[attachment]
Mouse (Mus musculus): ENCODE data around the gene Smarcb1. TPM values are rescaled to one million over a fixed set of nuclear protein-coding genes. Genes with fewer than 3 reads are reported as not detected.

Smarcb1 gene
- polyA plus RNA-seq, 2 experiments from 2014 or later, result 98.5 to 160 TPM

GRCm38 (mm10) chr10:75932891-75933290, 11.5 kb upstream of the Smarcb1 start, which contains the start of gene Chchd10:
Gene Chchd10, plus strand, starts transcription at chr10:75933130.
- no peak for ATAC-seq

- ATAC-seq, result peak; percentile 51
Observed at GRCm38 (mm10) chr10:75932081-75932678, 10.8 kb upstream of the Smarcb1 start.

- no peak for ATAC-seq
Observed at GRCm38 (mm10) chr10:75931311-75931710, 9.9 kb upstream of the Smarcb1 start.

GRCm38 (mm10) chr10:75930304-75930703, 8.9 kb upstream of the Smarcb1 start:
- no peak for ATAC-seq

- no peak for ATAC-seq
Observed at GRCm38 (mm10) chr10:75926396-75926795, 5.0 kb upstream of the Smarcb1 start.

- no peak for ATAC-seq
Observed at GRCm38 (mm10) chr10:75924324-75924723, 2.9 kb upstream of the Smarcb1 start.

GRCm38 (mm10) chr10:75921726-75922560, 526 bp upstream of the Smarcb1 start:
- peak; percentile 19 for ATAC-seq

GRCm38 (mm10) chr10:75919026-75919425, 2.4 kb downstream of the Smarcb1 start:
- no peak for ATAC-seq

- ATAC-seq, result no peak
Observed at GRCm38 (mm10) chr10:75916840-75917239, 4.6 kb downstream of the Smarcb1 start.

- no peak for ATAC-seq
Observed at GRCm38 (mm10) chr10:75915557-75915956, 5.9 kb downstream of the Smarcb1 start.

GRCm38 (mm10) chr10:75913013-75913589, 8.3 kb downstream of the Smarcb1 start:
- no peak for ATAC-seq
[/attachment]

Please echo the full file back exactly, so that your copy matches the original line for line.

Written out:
Mouse (Mus musculus): ENCODE data around the gene Smarcb1. TPM values are rescaled to one million over a fixed set of nuclear protein-coding genes. Genes with fewer than 3 reads are reported as not detected.

Smarcb1 gene
- polyA plus RNA-seq, 2 experiments from 2014 or later, result 98.5 to 160 TPM

GRCm38 (mm10) chr10:75932891-75933290, 11.5 kb upstream of the Smarcb1 start, which contains the start of gene Chchd10:
Gene Chchd10, plus strand, starts transcription at chr10:75933130.
- no peak for ATAC-seq

- ATAC-seq, result peak; percentile 51
Observed at GRCm38 (mm10) chr10:75932081-75932678, 10.8 kb upstream of the Smarcb1 start.

- no peak for ATAC-seq
Observed at GRCm38 (mm10) chr10:75931311-75931710, 9.9 kb upstream of the Smarcb1 start.

GRCm38 (mm10) chr10:75930304-75930703, 8.9 kb upstream of the Smarcb1 start:
- no peak for ATAC-seq

- no peak for ATAC-seq
Observed at GRCm38 (mm10) chr10:75926396-75926795, 5.0 kb upstream of the Smarcb1 start.

- no peak for ATAC-seq
Observed at GRCm38 (mm10) chr10:75924324-75924723, 2.9 kb upstream of the Smarcb1 start.

GRCm38 (mm10) chr10:75921726-75922560, 526 bp upstream of the Smarcb1 start:
- peak; percentile 19 for ATAC-seq

GRCm38 (mm10) chr10:75919026-75919425, 2.4 kb downstream of the Smarcb1 start:
- no peak for ATAC-seq

- ATAC-seq, result no peak
Observed at GRCm38 (mm10) chr10:75916840-75917239, 4.6 kb downstream of the Smarcb1 start.

- no peak for ATAC-seq
Observed at GRCm38 (mm10) chr10:75915557-75915956, 5.9 kb downstream of the Smarcb1 start.

GRCm38 (mm10) chr10:75913013-75913589, 8.3 kb downstream of the Smarcb1 start:
- no peak for ATAC-seq